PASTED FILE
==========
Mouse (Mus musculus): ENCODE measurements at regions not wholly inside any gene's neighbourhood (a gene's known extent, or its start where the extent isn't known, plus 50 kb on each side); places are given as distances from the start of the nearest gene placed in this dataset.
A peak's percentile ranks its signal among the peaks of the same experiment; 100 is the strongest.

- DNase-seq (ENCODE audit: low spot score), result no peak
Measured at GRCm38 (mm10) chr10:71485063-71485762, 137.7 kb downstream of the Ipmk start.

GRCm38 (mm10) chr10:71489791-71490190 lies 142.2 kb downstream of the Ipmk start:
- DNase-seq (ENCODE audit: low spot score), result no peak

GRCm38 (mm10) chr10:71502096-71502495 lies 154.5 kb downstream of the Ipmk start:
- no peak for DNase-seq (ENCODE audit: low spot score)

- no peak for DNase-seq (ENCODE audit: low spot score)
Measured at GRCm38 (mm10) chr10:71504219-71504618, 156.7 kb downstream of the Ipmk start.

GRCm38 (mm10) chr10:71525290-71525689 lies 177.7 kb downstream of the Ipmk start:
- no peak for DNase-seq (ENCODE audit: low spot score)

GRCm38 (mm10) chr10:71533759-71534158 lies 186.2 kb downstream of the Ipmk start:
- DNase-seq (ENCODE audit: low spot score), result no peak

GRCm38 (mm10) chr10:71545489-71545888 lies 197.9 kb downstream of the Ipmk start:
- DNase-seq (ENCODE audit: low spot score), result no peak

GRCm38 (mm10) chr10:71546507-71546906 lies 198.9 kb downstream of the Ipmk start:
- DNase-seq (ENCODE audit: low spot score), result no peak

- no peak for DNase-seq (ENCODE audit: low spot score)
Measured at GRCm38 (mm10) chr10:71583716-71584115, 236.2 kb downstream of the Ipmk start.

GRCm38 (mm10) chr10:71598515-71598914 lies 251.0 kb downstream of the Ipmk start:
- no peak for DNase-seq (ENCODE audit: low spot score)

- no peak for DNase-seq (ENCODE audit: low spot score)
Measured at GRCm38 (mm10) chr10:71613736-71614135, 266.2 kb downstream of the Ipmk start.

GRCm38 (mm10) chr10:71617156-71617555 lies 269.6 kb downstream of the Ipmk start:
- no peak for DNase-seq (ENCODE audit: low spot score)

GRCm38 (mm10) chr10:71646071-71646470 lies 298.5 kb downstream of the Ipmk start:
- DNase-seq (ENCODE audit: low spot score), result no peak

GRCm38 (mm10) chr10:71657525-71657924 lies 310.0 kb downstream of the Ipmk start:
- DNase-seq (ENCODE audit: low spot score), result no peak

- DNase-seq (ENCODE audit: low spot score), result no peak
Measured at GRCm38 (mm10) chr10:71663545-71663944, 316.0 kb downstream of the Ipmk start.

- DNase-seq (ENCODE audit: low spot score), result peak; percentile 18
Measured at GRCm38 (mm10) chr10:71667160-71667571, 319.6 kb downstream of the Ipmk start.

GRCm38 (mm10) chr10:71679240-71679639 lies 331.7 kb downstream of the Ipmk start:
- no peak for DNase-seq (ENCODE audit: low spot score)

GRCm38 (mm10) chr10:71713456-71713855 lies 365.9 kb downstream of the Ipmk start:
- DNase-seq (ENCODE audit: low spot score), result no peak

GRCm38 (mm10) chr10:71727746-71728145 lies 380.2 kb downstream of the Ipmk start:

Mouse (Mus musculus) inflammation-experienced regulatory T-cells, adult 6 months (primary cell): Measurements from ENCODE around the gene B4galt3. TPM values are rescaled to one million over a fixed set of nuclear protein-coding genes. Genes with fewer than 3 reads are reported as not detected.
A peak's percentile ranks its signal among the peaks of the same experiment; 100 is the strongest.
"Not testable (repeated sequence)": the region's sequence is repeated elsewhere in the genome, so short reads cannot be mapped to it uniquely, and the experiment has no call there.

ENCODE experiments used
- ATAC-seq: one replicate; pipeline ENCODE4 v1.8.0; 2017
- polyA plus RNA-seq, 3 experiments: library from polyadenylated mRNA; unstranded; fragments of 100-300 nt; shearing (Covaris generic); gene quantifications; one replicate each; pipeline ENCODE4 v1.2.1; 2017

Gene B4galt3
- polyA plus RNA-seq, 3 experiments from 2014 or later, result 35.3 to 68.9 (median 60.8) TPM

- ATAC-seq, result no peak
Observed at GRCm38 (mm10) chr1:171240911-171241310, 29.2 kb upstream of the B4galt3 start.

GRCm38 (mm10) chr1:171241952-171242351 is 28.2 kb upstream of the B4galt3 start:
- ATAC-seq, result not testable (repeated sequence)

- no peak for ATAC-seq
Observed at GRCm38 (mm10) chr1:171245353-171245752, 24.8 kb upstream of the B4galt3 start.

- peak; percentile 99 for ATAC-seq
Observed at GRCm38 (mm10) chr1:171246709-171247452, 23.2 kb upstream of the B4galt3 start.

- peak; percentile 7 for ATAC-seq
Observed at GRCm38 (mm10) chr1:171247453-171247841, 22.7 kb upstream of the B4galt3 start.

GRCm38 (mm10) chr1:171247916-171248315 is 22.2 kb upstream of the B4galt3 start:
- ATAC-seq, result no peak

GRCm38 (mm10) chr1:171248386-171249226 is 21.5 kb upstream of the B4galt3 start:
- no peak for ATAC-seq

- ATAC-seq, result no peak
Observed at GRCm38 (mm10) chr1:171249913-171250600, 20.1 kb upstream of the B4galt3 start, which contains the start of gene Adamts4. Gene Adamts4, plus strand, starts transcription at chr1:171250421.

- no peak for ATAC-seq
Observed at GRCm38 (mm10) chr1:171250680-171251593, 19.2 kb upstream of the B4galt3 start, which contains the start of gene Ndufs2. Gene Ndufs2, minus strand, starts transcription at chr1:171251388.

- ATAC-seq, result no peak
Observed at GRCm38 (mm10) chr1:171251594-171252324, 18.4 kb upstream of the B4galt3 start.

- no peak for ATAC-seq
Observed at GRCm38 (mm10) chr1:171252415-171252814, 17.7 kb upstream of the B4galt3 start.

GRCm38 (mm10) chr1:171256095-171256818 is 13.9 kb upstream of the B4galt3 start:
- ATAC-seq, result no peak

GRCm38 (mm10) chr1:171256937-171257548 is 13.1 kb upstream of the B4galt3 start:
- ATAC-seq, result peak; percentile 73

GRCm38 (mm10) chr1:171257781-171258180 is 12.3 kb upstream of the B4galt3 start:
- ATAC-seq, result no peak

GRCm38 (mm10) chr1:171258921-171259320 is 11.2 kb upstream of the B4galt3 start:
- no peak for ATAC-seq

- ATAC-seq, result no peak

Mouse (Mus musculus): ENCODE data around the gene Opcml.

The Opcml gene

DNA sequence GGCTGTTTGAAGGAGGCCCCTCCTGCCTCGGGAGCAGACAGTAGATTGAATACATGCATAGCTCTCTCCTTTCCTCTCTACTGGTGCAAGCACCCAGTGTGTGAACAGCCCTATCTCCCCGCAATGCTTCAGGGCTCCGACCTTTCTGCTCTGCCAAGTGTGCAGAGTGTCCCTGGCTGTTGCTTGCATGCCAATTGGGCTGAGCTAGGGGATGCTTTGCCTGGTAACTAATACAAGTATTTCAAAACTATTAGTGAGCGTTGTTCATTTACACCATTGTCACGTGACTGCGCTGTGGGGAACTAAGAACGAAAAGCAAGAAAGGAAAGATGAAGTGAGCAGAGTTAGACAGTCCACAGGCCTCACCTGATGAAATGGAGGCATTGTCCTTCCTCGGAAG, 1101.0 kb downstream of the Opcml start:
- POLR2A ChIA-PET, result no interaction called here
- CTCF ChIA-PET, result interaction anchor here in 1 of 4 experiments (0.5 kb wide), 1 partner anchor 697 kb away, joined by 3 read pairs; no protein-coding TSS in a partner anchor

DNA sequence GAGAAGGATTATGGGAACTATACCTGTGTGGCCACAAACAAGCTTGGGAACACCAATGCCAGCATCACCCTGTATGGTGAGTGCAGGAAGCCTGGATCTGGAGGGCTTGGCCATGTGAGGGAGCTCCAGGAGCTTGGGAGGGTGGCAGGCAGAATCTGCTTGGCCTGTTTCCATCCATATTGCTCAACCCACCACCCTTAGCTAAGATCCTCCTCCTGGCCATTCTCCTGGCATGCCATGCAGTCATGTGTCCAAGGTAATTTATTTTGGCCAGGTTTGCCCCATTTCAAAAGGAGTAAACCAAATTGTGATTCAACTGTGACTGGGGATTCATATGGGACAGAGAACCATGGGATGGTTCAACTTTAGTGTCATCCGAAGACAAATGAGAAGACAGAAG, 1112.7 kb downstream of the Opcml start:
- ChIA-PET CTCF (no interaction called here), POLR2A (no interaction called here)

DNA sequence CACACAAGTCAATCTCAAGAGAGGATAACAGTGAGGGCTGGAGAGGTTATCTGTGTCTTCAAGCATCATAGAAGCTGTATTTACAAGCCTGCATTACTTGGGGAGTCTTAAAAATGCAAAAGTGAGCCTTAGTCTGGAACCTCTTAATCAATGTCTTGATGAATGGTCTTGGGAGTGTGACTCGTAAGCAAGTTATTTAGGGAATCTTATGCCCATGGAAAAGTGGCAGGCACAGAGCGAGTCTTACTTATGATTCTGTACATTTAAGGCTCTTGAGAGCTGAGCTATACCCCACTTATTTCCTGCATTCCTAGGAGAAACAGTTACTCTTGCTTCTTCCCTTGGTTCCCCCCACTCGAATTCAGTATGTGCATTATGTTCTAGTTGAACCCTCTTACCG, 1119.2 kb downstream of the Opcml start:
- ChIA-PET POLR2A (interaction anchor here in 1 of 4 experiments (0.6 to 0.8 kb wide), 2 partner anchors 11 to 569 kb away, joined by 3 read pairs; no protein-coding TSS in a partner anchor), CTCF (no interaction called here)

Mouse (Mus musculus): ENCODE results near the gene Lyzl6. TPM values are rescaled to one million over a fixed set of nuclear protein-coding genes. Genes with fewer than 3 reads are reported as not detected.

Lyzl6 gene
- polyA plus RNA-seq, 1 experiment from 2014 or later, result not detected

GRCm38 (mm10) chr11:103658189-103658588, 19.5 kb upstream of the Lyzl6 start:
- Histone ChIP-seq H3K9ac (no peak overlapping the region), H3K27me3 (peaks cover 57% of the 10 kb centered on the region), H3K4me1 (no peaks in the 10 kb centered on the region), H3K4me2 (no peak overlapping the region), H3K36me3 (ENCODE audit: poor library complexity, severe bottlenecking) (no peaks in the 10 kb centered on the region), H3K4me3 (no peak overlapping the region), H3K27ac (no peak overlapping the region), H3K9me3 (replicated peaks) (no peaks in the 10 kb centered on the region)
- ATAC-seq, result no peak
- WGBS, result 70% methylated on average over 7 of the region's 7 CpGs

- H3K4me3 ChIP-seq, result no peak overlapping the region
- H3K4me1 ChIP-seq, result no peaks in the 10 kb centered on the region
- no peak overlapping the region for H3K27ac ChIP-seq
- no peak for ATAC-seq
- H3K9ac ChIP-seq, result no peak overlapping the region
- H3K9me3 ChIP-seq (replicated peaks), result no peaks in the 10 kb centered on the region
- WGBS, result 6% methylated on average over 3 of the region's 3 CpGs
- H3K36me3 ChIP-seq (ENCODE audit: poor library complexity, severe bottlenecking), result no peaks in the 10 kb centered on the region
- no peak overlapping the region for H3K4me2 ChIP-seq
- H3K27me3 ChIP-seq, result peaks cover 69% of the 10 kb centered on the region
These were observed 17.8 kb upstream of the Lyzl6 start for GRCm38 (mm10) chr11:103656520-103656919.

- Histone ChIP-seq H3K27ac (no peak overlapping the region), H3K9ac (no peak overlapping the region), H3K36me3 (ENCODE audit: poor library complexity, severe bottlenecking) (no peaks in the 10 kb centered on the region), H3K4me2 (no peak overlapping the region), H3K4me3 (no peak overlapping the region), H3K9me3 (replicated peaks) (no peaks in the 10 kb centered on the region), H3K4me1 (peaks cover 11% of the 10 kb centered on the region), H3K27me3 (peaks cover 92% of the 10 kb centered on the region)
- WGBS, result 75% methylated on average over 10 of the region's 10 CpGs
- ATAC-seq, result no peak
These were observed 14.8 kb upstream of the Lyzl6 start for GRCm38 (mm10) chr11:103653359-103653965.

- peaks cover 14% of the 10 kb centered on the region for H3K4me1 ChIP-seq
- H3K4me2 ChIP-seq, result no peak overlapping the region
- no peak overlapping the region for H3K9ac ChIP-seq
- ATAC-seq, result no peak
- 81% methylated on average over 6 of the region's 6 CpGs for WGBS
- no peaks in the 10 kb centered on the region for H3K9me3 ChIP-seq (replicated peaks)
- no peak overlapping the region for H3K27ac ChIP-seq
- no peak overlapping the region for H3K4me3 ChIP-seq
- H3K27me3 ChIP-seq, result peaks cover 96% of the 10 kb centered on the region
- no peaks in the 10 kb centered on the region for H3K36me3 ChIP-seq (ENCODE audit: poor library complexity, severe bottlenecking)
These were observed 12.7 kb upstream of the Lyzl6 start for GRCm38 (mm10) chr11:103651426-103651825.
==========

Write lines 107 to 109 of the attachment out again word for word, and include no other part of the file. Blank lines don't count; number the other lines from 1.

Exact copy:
- WGBS, result 75% methylated on average over 10 of the region's 10 CpGs
- ATAC-seq, result no peak
These were observed 14.8 kb upstream of the Lyzl6 start for GRCm38 (mm10) chr11:103653359-103653965.